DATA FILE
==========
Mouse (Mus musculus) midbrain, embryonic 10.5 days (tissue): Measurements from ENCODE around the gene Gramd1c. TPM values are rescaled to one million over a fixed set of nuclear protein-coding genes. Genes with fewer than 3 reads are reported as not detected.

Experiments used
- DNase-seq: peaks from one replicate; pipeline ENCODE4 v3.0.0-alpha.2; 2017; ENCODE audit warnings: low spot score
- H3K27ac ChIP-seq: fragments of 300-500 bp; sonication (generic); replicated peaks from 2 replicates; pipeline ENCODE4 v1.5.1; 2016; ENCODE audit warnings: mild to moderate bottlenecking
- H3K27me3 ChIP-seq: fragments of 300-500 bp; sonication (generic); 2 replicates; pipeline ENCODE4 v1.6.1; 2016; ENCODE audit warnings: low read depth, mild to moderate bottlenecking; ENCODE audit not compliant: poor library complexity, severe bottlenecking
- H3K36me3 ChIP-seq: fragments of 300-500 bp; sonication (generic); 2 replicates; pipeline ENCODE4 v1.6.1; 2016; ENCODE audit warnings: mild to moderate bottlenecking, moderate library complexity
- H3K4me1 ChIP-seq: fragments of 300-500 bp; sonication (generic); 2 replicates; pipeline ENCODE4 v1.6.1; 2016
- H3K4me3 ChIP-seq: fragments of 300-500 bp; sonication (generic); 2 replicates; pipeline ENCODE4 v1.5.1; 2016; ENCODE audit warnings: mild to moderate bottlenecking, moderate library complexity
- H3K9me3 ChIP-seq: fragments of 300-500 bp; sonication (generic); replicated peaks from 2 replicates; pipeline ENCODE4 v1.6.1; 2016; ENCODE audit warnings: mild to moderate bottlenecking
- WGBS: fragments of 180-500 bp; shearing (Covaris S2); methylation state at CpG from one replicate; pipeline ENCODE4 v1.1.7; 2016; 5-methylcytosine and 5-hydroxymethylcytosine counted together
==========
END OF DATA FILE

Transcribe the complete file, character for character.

Mouse (Mus musculus) midbrain, embryonic 10.5 days (tissue): Measurements from ENCODE around the gene Gramd1c. TPM values are rescaled to one million over a fixed set of nuclear protein-coding genes. Genes with fewer than 3 reads are reported as not detected.

Experiments used
- DNase-seq: peaks from one replicate; pipeline ENCODE4 v3.0.0-alpha.2; 2017; ENCODE audit warnings: low spot score
- H3K27ac ChIP-seq: fragments of 300-500 bp; sonication (generic); replicated peaks from 2 replicates; pipeline ENCODE4 v1.5.1; 2016; ENCODE audit warnings: mild to moderate bottlenecking
- H3K27me3 ChIP-seq: fragments of 300-500 bp; sonication (generic); 2 replicates; pipeline ENCODE4 v1.6.1; 2016; ENCODE audit warnings: low read depth, mild to moderate bottlenecking; ENCODE audit not compliant: poor library complexity, severe bottlenecking
- H3K36me3 ChIP-seq: fragments of 300-500 bp; sonication (generic); 2 replicates; pipeline ENCODE4 v1.6.1; 2016; ENCODE audit warnings: mild to moderate bottlenecking, moderate library complexity
- H3K4me1 ChIP-seq: fragments of 300-500 bp; sonication (generic); 2 replicates; pipeline ENCODE4 v1.6.1; 2016
- H3K4me3 ChIP-seq: fragments of 300-500 bp; sonication (generic); 2 replicates; pipeline ENCODE4 v1.5.1; 2016; ENCODE audit warnings: mild to moderate bottlenecking, moderate library complexity
- H3K9me3 ChIP-seq: fragments of 300-500 bp; sonication (generic); replicated peaks from 2 replicates; pipeline ENCODE4 v1.6.1; 2016; ENCODE audit warnings: mild to moderate bottlenecking
- WGBS: fragments of 180-500 bp; shearing (Covaris S2); methylation state at CpG from one replicate; pipeline ENCODE4 v1.1.7; 2016; 5-methylcytosine and 5-hydroxymethylcytosine counted together